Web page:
Antiplatelets Tied to Intracranial Hemorrhage


CHICAGO — Increasing rates of traumatic intracranial hemorrhage in elderly patients appeared to be linked with the use of antiplatelet agents in a retrospective study of two different time periods.

The rise in traumatic intracranial hemorrhage (TICH) occurred without significant increases in diagnosis of atrial fibrillation or in warfarin (Coumadin) use, and overall mortality remained unchanged, Dr. Jeffrey J. Siracuse said at the meeting.

“Increased life expectancy and the rising prevalence of risk factors have led to [the use of] increased atrial fibrillation nationwide,” said Dr. Siracuse of Beth Israel Deaconess Medical Center, Boston. “Patients with atrial fibrillation are at high risk for stroke and may also be at high risk for bleeding complications.” They often are treated with anticoagulants based on their CHADS2scores, which are used to estimate risk of thromboembolism in cases of atrial fibrillation, he said. This scoring system emphasizes warfarin prophylaxis. However, these patients also are likely to be taking antiplatelet agents.

The review of the hospital's trauma registry database of 5,371 subjects examined records for all 526 patients admitted with intracranial hemorrhage during 1999–2000 (139 patients) and 2007–2008 (387 patients). Intracranial hemorrhages were considered traumatic if they were secondary to an identified external injury.

Patient records were reviewed for preexisting anticoagulation, international normalized ratio (INR), mechanism of trauma, atrial fibrillation, mortality, and length of stay in the hospital or ICU. CHADS2 scores were recorded for both groups.

In both time periods, the mean age of patients was 77 years, and half were male. The principal cause of trauma in both groups was a simple fall from the standing position. In the 1999–2000 group, 6.2% of all trauma admissions were TICH patients, but this number doubled to 12.3% in the 2007–2008 group, a significant difference.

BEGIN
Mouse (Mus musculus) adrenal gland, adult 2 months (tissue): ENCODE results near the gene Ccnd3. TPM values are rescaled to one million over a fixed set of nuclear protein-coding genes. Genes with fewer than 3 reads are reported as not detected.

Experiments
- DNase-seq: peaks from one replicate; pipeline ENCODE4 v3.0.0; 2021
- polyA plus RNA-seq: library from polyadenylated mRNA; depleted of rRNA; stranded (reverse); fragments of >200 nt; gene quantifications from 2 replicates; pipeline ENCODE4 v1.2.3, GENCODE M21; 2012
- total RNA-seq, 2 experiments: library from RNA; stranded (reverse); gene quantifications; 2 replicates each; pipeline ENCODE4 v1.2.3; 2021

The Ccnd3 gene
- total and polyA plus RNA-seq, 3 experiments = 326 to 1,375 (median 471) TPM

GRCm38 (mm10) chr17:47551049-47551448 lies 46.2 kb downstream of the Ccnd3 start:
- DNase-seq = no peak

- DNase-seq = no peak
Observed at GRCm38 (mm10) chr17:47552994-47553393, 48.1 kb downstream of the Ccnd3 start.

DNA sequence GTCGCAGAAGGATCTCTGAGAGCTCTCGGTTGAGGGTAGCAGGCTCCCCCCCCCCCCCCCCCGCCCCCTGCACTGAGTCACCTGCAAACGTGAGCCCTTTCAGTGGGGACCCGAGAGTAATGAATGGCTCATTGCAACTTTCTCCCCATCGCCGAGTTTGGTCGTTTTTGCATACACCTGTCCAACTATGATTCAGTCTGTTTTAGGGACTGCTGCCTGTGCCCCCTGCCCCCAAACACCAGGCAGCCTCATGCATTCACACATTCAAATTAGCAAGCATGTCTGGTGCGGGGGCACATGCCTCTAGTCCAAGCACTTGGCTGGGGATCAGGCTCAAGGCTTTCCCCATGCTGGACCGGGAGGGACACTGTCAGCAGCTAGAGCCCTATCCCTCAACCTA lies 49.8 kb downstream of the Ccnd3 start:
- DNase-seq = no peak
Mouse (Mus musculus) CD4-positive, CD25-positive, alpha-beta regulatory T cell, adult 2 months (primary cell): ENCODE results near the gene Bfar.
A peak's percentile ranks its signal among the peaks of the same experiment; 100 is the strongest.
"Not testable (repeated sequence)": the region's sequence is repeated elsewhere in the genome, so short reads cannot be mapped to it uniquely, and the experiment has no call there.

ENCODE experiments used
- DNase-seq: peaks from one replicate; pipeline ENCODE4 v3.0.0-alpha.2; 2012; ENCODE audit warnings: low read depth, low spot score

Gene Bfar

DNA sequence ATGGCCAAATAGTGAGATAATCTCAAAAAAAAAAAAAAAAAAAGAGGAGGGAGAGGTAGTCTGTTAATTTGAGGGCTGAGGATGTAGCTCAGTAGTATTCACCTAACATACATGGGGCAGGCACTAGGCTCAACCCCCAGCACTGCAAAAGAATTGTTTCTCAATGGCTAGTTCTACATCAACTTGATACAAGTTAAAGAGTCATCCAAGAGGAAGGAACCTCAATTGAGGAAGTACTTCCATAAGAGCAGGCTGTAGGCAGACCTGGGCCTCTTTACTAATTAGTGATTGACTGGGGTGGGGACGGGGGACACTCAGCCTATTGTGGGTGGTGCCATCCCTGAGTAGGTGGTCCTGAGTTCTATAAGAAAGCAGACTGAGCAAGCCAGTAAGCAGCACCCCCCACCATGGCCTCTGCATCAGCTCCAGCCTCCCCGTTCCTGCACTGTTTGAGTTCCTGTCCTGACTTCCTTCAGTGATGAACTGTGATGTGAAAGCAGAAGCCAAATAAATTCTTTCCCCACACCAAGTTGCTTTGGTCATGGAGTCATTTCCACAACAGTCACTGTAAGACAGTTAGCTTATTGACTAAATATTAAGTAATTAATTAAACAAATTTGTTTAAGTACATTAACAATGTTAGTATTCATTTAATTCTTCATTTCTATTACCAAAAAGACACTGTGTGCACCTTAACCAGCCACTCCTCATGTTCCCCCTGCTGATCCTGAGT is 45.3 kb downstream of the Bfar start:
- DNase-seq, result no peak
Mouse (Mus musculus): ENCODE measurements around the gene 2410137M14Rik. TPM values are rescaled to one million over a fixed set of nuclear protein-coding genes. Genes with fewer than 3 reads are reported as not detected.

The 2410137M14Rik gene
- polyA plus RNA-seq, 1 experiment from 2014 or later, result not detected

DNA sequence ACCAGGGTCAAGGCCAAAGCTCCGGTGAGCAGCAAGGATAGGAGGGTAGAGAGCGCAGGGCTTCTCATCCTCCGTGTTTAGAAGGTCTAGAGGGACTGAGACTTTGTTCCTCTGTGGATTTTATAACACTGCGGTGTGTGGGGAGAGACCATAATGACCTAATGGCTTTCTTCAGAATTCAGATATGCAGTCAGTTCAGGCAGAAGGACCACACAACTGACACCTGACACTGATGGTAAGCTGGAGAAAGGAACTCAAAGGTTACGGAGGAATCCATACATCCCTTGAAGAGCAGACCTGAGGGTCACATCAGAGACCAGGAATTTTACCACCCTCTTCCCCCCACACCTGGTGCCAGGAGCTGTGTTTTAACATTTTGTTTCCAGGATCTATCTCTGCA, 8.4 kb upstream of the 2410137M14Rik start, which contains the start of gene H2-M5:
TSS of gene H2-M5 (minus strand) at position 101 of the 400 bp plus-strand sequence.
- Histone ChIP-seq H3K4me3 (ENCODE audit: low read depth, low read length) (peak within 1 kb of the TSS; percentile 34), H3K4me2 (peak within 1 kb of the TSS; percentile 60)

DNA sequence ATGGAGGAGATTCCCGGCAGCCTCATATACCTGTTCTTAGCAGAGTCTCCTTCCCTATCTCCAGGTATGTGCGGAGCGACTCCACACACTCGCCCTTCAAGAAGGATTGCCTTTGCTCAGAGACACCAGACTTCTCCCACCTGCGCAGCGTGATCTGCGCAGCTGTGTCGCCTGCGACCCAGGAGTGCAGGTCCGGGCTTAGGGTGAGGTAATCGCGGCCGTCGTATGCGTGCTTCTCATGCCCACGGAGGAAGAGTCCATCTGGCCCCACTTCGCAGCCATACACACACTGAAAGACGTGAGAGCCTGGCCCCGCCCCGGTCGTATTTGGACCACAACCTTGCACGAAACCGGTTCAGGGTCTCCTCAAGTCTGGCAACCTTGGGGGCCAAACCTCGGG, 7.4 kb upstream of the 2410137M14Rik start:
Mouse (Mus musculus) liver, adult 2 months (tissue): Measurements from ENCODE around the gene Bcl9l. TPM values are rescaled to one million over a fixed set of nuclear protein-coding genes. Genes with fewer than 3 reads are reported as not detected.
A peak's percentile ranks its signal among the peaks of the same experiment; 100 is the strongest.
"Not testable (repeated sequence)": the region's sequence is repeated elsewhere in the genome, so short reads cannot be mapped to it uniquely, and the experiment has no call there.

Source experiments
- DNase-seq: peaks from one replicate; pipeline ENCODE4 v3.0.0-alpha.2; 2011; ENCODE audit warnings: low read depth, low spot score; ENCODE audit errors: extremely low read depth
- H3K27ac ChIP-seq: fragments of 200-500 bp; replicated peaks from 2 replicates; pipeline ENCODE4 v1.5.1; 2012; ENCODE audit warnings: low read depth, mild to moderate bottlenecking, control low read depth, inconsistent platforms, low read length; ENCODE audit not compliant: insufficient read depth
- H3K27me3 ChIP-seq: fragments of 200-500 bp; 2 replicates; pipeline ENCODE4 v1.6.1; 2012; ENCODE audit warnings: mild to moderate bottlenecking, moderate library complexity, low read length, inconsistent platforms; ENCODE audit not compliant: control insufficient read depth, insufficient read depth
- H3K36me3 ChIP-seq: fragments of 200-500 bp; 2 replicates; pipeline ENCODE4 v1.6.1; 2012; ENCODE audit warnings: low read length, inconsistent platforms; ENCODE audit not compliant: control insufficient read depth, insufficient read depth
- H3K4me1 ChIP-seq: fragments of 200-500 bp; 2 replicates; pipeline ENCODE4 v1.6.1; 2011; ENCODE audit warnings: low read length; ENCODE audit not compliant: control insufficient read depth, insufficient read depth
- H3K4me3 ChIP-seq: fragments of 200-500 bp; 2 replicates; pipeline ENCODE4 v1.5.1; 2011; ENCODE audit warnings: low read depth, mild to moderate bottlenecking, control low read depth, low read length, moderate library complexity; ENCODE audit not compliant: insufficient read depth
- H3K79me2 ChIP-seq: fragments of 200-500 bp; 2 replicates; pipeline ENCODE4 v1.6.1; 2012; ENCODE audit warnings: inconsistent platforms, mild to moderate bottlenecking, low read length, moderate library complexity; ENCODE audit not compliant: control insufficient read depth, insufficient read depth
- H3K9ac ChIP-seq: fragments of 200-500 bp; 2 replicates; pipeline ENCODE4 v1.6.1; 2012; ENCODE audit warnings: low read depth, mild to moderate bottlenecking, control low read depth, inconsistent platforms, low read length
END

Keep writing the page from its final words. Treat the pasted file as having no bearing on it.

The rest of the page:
The study found little increase in warfarin use in either group over the two periods. However, the use of “strong antiplatelet agents, specifically clopidogrel and Aggrenox, increased fivefold between the two periods,” said Dr. Siracuse. He also said that in the earlier period, 27% of TICH patients were on aspirin, but by the later period, 48% were on aspirin, a significant difference.

The prevalence of atrial fibrillation in patients with TICH did not increase (20% vs. 23%), nor did the average CHADS2 scores for all trauma patients with atrial fibrillation taking warfarin (2.4 vs. 2.3, a nonsignificant difference).

“Those figures suggested that we had in our area a mature, well-served population where anticoagulation for atrial fibrillation was fully implemented before the development and widespread use of the CHADS2 scoring system,” said Dr. Siracuse.

Overall, the mortality of patients with TICH was unchanged between the two periods (12.4% vs. 12.2%), and patients showed no difference in the mean numbers of either hospital- or ICU-free days.

“We did not see a large increase, as we thought we would, in atrial fibrillation or in Coumadin use in our TICH population. This could perhaps reflect [the fact] that Massachusetts has the highest patient/physician primary care patient ratio in the country,” said Dr. Siracuse. He said this suggested that medical conditions were identified early and treated aggressively.

The vast majority of patients were injured by simple falls from standing, he said, and many patients on anticoagulation because of high risk for thromboembolism were also at high risk for falls. Therefore, he concluded, increasing rates of TICH appeared to be associated with the use of strong antiplatelet agents rather than with increased warfarin use.

Dr. Siracuse reported no relevant financial interests. The study was sponsored by Beth Israel Deaconess.

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